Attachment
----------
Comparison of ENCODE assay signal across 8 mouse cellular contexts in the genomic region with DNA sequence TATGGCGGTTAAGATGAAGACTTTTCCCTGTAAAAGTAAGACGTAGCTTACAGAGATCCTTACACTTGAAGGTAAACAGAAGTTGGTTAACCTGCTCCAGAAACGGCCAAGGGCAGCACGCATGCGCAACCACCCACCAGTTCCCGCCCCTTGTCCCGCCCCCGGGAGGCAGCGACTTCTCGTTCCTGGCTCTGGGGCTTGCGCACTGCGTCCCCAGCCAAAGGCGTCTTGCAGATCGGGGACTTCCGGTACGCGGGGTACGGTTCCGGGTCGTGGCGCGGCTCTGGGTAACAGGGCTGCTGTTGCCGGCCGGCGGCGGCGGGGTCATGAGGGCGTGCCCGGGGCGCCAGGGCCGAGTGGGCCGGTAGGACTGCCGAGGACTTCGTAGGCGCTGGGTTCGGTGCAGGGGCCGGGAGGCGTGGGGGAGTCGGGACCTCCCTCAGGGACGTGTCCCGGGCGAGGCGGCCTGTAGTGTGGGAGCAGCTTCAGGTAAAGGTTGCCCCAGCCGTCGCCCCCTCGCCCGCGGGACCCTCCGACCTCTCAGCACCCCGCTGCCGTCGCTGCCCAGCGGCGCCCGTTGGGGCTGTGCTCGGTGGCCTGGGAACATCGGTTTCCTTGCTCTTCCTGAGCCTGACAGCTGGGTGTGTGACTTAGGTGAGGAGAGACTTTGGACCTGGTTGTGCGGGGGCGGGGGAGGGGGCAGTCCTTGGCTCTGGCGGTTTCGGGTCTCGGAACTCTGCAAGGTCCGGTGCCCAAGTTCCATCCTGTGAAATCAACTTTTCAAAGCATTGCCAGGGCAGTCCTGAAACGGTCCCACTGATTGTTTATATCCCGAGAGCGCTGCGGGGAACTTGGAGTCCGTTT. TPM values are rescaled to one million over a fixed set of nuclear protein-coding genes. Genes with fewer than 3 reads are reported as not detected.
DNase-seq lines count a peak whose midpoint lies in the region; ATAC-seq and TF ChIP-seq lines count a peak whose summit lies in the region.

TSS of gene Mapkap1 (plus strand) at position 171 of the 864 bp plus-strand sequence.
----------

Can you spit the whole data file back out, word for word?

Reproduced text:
Comparison of ENCODE assay signal across 8 mouse cellular contexts in the genomic region with DNA sequence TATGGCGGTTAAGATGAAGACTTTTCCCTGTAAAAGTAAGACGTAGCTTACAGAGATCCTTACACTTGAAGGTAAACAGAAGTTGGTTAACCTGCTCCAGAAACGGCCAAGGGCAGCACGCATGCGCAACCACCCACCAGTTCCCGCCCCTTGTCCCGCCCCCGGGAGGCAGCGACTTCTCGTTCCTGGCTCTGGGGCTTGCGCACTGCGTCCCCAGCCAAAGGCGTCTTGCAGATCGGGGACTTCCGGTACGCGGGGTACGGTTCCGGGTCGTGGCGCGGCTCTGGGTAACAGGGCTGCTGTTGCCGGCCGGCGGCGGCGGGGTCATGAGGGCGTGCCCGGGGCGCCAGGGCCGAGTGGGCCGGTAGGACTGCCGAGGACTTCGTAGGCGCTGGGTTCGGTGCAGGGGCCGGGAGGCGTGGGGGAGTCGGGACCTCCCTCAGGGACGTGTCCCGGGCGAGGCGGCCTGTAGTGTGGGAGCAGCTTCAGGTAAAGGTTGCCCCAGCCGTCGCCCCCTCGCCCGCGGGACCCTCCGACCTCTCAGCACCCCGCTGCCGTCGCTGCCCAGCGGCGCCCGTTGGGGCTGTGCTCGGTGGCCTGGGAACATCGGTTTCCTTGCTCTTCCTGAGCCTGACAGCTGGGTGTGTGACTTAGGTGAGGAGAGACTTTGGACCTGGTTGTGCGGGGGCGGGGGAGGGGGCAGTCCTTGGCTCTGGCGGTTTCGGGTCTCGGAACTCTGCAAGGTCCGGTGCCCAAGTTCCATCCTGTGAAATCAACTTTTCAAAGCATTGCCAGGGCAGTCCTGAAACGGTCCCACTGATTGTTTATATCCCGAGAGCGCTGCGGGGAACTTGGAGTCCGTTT. TPM values are rescaled to one million over a fixed set of nuclear protein-coding genes. Genes with fewer than 3 reads are reported as not detected.
DNase-seq lines count a peak whose midpoint lies in the region; ATAC-seq and TF ChIP-seq lines count a peak whose summit lies in the region.

TSS of gene Mapkap1 (plus strand) at position 171 of the 864 bp plus-strand sequence.